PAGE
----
Since 1913, the Erie Philharmonic has been on a melody-driven mission to enrich its surrounding communities with live concerts and stirring performances. Tchaikovsky's symphony begins by spotlighting one of America's most successful composers, Christopher Theofanidis, as he conducts "Rainbow Body," an evocative movement inspired by medieval mystic Hildegard of Bingen and her propensity to lead chants at high-school football games. Next, guitarist Ana Vidovic continues her drag race to the top of the classical genre by cramming the swaying, syncopated rhythms of a Spanish concerto into open ears. Pathétique closes the evening with a spirited rendition of Tchaikovsky's final symphonic piece. Fueled by the juxtaposition of varying emotions, Pathétique tows listeners to the top of triumphant crests, only to yank them back into the darkened valleys of personal upheaval and frustration over uncertain weather forecasts.
Although Lavery Brewing Company is relatively small on the brewery scale, it makes big, flavorful beers in small batches that are carefully handcrafted by its brewers. Founded by husband-and-wife team Jason and Nicole Lavery back in 2009, the 10-barrel brewery takes pride in the attention to detail that such a small operation not only allows for but demands. In addition to a roster of seasonal beers, the lineup of brews available year-round includes two IPAs, an imperial red ale, and a black saison.
The Boardwalk Complex is the jewel of Erie nightlife, boasting four diverse venues in one location. The laid-back Boardwalk Bar plays host to casual hangouts with dartboards, jukeboxes, and flat-screen TVs, while the luxurious Dream Ultra Lounge swanks up the evening with sleek leather sofas, a mahogany bar, and an upper-crust dress code that keeps sandal-wearing gladiators in the arena where they belong. The Dream Nightclub proffers state-of-the-art dance space with a luminous bar, kaleidoscopic light show, and scorching music video projections. Venerate the sun gods of summer as you bask in the tiki torch glow of Coconut Joe’s outdoor deck and chow down on goodies from the grill. Your VIP entrance rushes you to the ruckus with expedited entry and covers two slices of toasty pizza and two drinks from standard domestic bottles and well liquor.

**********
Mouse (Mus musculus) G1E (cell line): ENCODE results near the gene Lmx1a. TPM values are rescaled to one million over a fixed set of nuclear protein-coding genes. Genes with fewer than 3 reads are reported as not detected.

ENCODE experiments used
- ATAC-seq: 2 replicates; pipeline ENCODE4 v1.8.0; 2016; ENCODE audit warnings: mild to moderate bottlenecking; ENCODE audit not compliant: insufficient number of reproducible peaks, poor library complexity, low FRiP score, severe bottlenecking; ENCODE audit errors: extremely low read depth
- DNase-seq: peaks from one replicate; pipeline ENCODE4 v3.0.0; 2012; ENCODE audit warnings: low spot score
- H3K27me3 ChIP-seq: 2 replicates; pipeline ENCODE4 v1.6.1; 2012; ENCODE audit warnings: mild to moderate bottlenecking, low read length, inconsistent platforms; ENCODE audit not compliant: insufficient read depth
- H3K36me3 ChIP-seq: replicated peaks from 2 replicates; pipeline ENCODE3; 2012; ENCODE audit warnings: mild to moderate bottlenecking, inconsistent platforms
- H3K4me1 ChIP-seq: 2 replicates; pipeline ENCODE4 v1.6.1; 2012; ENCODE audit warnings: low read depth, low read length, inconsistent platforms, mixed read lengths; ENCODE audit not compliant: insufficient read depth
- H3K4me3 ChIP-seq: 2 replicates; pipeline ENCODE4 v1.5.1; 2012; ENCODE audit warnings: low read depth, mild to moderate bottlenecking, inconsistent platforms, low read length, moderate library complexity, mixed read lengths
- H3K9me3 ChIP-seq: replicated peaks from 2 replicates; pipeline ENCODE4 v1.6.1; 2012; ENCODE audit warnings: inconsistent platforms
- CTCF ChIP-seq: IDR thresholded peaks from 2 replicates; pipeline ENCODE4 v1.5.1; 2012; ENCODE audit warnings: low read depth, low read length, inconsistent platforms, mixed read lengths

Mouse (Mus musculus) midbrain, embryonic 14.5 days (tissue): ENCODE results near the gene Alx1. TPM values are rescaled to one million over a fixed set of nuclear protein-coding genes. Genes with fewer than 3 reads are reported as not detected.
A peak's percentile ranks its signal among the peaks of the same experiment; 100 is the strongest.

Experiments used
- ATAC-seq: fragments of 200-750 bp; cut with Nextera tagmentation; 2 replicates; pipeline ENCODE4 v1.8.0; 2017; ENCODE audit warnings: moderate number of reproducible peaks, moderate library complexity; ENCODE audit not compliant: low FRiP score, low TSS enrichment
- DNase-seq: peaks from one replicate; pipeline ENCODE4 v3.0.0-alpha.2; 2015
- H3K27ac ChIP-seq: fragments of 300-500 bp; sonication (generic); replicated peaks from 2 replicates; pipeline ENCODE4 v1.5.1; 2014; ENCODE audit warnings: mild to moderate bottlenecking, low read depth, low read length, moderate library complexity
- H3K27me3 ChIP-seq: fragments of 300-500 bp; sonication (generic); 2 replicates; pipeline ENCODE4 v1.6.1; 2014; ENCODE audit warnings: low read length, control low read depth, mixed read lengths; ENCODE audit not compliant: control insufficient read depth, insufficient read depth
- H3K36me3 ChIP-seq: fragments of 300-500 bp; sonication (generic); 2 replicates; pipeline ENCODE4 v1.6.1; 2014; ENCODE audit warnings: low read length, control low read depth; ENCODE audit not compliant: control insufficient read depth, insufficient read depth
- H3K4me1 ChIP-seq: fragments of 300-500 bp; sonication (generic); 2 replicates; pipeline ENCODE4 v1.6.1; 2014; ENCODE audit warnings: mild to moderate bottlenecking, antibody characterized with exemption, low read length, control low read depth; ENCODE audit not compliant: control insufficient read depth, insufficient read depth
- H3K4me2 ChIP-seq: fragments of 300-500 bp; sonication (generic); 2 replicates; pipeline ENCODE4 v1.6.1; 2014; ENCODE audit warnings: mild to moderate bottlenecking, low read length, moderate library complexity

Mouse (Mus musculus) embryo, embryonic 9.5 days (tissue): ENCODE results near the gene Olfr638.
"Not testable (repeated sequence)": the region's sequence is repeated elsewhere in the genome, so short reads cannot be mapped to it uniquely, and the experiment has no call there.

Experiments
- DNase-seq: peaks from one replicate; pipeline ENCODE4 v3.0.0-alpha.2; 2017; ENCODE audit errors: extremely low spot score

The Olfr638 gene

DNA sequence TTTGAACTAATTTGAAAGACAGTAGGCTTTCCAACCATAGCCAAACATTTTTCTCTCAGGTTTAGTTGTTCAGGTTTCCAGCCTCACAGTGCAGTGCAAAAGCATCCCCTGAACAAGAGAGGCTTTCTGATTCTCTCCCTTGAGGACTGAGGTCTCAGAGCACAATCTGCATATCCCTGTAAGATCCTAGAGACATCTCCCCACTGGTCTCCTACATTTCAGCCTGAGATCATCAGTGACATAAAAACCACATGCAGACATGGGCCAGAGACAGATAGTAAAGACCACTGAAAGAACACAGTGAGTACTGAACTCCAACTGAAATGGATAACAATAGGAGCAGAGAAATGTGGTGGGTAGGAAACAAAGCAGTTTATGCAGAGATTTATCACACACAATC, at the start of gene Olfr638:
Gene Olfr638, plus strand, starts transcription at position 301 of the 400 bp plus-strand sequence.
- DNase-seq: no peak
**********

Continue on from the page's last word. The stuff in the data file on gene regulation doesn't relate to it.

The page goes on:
Vermont Tavern silences boisterous stomachs with platters laden with hearty pub grub. Lubricate rusty jaw hinges with starters such as sausage-stuffed poblano peppers, a gardeny basket filled with mildly spiced italian sausage and topped with homemade marinara and shredded parmesan cheese ($8.50). Main events such as the Ox Roast sandwich, a kaiser roll loaded with slow-roasted beef ($7.95), satisfy meaty cravings, and comforting helpings of V.T. mac 'n' cheese snuggle tongues in a bed of pasta, marinated chicken, and creamy sauce ($11.95). Circle-savoring patrons may sample the Margaretta Villa pizza, which tops hand-flung dough with fresh basil pesto sauce, roasted roma tomatoes, and fresh buffalo mozzarella, quenching appetites and doubling as a disk in the event of an impromptu ultimate Frisbee match ($9.95). In addition to satisfying eats, Vermont Tavern acts as a conductor for an electric atmosphere, hosting live music and energetic events.
the crooked i is a 400 person music venue and bar located in beautiful downtown Erie, PA. We specialize in live; original music by national, regional, and local talent. If you're looking for a place to chill where the music, surroundings, staff, drinks, and people are great...look no further, you are home.
One of many vaudeville and movie palaces that sprung up in the 1920s, the Warner Theatre today drops jaws in much the same way it did in its infancy: with glittering chandeliers, gilded ceilings, and red-felt seats. Yet before transforming into its modern incarnation, it served as a film-only venue with such luxuries as a rooftop garden and a ballroom in the basement. The Warner even had a dance troupe akin to the Rockettes?called the Roxyettes?who would high-kick before and after the screen lit up.
After falling into disarray in the '70s, the Warner became a concert venue, saving it from the wrecking ball but forcing it to require a complete renovation in 1989 to remove years of grime and stray musical notes lodged between seat cushions. At the reopening gala, a host of stars performed, including Frank Sinatra in what would prove to be his last DC show.